Using Blandford Forum Holiday Accommodation Guide to search your accommodation stay in Dorset, with all of the fantastic attractions in the area, the town of Blandford Forum is well worth a visit. Visitors who wish to vacation in the area will be delighted with the hospitality and accommodations available, making it a terrific holiday location for short breaks as well as extended vacations.
Exploring Blandford Forum, Dorset, which boasts the most attractive and consistent Georgian red brick and stone town centre in the South West. The first cause was a large fire in 1731, the second was the outpouring of public sympathy and financial aid that followed it becoming the home town of the Archbishop of Canterbury, but William Wake doubtless aided, and the third was the skill of two local architects named John and William Bastard, who did much of the rebuilding.
The 1739 church is one of the largest and grandest of its day outside of London. "God's terrifying visitation by Fire" is commemorated on a classical portico near the churchyard. The fire started in a tallow chandler's about 100 yards north west of the Market Place, and with the wind from the north, virtually everything to the south of it burned within an hour. All available fire engines were burned, soon all ladders, and eventually some 400 houses with the church bells "dissolved and ran down in streams," according to an eye witness.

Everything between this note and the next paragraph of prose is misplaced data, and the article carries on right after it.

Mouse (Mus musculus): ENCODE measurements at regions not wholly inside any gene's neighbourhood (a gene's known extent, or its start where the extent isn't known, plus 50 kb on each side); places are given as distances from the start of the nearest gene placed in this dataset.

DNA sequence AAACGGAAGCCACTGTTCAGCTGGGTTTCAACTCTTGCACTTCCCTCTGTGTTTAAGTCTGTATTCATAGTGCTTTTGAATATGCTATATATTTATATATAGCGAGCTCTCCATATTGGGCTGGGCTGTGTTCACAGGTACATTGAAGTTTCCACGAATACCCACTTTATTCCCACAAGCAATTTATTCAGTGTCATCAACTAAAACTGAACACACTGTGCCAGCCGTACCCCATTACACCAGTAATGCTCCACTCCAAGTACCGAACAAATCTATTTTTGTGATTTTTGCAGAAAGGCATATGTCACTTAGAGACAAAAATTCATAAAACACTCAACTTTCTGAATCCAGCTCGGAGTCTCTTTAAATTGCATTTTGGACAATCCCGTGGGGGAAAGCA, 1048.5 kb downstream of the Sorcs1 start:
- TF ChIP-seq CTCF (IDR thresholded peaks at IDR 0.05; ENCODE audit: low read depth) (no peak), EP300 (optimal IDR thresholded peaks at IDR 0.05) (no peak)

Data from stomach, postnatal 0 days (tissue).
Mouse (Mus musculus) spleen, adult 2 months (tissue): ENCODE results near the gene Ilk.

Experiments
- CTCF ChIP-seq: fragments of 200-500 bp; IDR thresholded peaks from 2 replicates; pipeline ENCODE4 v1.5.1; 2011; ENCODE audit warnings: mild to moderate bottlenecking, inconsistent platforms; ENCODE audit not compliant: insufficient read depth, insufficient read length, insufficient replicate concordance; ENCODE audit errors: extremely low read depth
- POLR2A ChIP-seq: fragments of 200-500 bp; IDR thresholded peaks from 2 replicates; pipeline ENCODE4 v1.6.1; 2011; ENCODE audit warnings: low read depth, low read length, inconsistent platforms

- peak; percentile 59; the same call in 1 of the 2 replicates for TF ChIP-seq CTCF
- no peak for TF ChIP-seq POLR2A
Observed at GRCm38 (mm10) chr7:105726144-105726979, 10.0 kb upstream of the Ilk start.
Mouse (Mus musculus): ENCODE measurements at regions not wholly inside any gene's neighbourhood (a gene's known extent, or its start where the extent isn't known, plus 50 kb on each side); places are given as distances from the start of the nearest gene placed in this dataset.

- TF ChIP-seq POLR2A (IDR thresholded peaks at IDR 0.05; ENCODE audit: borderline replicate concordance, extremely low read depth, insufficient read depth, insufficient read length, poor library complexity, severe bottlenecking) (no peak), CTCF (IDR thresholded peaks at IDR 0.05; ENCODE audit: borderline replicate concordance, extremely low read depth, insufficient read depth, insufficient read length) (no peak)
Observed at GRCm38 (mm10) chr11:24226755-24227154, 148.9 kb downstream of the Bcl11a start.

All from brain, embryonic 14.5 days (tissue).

Ryves Almshouses (1682) and Dale House (1689) in Salisbury Street, both featuring an amazing tulip tree in their gardens, and the Old House, which was the doctor's at the time of the fire and is located to the north east of the church, are the only important pre-1731 buildings left today. The British Legion in Church Lane is one of the loveliest Georgian structures outside of the lovely Market Place.
The town is the centre of a thriving farming community that includes dairying, arable farming, and, most notably, watercress production. It was once known for its lace, stained glass, and buttons, some of which may be seen in the Shatftesbury Museum. Its principal product is now beer.
Its economy is boosted by the big, long-established Army Camp two miles south east, where both Wolfe and Wellington reviewed soldiers. The bridge across the lovely, sluggish, weed-dappled River Stour, just to the south of the town, contains the usual Dorset bridge plaque stating that anyone "injuring" it is "liable to be transported for life."
Alfred Stevens, the sculptor and painter, was born in the town in 1818, and Orpen referred to him as "the most highly educated artist the county has seen." The Wellington Monument at St Pauls is one of his most well-known works. Thomas Hardy's "Shottesford Forum" was Blandford.
Bryanston School, about half a mile to the north west, is set in a mansion built in 1890 for the Portman family within a beautiful park. It has two churches, one Georgian and the other more recent.
They can be visited, although it is recommended that you speak with the Lodge Keeper first.
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